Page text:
Atkins categorically denied the "circle of funds" charge, saying that Omar did not play a role in helping his son obtain the loan and that, in any case, the "terms were horrible" and it ultimately was refinanced by a U.S. bank with a lower interest rate.

Atkins also noted that the $1.35 million payment to Omar was returned to the company several months later after questions about it were raised by members of the company's board of directors.

James Moss, a lawyer for Charles Atkins, also described the terms of the loan as "onerous." He added: "For the circle of funds to make any sense, it would have to mean that the loan wasn't repaid. But it was a valid loan and it was repaid. So that breaks the circle."

Ashland spokesman Lacy said about the McKay allegation that the "the company has no evidence that Mr. Atkins routed company funds to his son" or that the ARTOC bank loan to Charles Atkins was related to the company's payment to Omar.

A second accusation is that a group of Ashland executives, outside directors and lawyers allegedly engaged in a coverup of the foreign payments and pressured McKay to give "untruthful" statements to federal investigators, according to lawsuits filed by McKay and Harry D. Williams, Ashland's former Washington lobbyist and vice president for governmental affairs.

The "coverup" charge has principally revolved around an Internal Revenue Service program, begun in 1976 to uncover tax evasion and tax avoidance schemes, including potential bribes, kickbacks and other questionable payments by large corporations.

Under the program, a letter asking five specific, standardized questions is sent to executives of hundreds of major American corporations who would be in a position to know such payments if they existed at their companies.

McKay received one such form in October 1982. According to one of his court filings, Ashland officials, including current chairman John R. Hall, made "intense efforts" to have him respond to the IRS questions with a "sanitized format" that was prepared by the company's lawyers.

This format, which was prepared by the lawyers for all executives to sign, did not include references to $17 million in Ashland payments to Saidqu Attia, a former official of the government oil company in the Persian Gulf sheikdom of Abu Dhabi in 1980 and 1981. Ashland contends Attia was not an official of the government at the time of the payments. Those payments are now being scrutinized as part of the SEC investigation, sources said.

McKay resisted such pressures and provided his own answers to the IRS -- a move that alienated him from the senior officers of the company, according to his filings. McKay said he provided these answers to the Louisville office of the IRS, including information about the Abu Dhabi payments, but never heard back from the IRS.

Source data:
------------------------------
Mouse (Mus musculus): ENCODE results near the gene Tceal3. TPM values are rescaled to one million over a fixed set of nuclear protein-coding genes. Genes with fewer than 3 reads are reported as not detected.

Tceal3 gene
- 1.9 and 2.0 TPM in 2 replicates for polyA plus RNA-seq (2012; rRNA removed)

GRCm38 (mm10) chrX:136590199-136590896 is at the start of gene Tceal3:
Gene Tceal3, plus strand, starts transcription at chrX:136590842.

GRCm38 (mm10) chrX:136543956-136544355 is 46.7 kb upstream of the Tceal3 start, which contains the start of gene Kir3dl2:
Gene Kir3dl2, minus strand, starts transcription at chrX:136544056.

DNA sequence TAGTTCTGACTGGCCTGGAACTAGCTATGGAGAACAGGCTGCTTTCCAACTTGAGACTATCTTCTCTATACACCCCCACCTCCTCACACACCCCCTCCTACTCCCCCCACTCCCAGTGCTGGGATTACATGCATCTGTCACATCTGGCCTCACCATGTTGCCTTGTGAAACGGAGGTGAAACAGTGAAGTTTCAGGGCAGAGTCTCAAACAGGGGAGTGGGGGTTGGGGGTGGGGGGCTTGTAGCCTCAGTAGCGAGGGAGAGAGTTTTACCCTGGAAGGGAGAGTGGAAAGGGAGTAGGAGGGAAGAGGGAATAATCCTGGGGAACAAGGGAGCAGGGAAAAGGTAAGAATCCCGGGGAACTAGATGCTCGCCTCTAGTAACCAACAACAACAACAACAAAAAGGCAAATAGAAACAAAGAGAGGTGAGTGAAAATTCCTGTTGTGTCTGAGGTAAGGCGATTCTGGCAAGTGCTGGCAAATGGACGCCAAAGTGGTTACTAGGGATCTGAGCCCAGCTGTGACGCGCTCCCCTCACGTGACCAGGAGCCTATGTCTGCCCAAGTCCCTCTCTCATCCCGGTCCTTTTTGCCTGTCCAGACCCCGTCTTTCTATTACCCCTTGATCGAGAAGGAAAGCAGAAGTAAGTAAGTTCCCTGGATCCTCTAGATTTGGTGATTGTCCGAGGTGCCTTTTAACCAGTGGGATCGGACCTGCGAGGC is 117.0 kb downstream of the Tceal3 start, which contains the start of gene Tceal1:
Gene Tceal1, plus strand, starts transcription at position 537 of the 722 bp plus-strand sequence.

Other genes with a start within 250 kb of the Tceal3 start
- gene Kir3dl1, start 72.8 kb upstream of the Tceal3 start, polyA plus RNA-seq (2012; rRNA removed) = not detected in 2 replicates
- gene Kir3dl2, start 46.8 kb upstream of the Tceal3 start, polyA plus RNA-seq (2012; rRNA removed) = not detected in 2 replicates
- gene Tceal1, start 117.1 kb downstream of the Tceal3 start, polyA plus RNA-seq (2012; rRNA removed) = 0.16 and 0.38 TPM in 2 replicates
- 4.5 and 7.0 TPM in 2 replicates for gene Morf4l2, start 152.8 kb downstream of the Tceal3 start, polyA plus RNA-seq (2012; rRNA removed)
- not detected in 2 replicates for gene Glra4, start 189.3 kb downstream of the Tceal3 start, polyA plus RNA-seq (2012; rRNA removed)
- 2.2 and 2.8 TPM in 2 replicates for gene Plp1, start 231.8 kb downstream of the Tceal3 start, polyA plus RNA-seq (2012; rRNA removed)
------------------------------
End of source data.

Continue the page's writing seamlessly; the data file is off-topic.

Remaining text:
Ashland spokesman Lacy said the company was "aware of no pressure upon McKay to conceal any information" from government authorities. He said there was nothing unusual or improper about company lawyers preparing a standard form response to the IRS questionnaire.

Finally, Lacy said, the company's lawyers "did not list or disclose the Abu Dhabi payments as part of the response to the five questions because it did not then nor does it now believe that there was any difficulty with these transactions in terms of violations of the Foreign Corrupt Practices Act or any other law."

Meanwhile, Ashland officials have criticized their accusers. In a letter sent last summer to Ashland directors, chairman Hall personally attacked the credibility of McKay and Williams.

"Unfortunately, in Harry Williams and Bill McKay we have two disgruntled ex-employes who are dedicated to making all possible trouble for the company," wrote Hall. "They are apparently frustrated that they are were not given big promotions as a result of their questioning Mr. Atkins' behavior."

As for Atkins, he minces no words in denouncing his accusers. "This is the kind of crap you can expect from characters like McKay," said Atkins when asked about McKay's allegations that Atkins "looted" Ashland. "I only worked for Ashland for 35 years and was chairman for 17 years. If I was going to loot Ashland, I would have started a lot earlier."

Now an independent investor who "fools around with real estate and wanders around looking for pots of gold," the 62-year-old Atkins chalks up the furor over his deparature to a misunderstanding. Some of his much-criticized investments were attempts at getting Ashland to branch out into new and more profitable ventures, he said, a direction he wanted to move in because he contends that he forsaw the pending collapse of the world oil market.

This whole thing from beginning to end was nothing more than an argument over management philosophy," Atkins said in a telephone interview. "I wanted to run the thing for the shareholders, for the maximum benefit of the shareholders. But I was probably not as sensitive to the feelings of others as I should have been."

The controversy over the foreign payments followed a trail of other legal problems at Ashland. In 1973, the company and Atkins were convicted and fined for channeling $100,000 in illegal corporate campaign contributions to Richard Nixon's reelection campaign.

In addition, a number of Ashland subsidiaries and executives were indicted and convicted of antitrust violations in the wave of bid-rigging investigations on paving and construction jobs in the South. One of its subsidiaries, Ashland-Warren Inc. of Atlanta, paid a $6 million fine in a 1982 bid-rigging case that is believed to be the largest such penalty ever assessed against an American corporation.

Ashland spokesman Lacy emphasized in recent interviews that the company is now under new management, headed by chairman Hall, and that it believes its legal problems are behind it.

"Most of the events about which allegations have been made occurred almost five years ago. The current management has cooperated fully with the SEC, interested House subcommittees and the press and is proud of its record of corporate governance during this period," said Ashland spokesman Lacy.

And Jane Pfeiffer, an outside Ashland director adds, "I find that Ashland oil is a company that has very good management now and has come out of a very difficult period."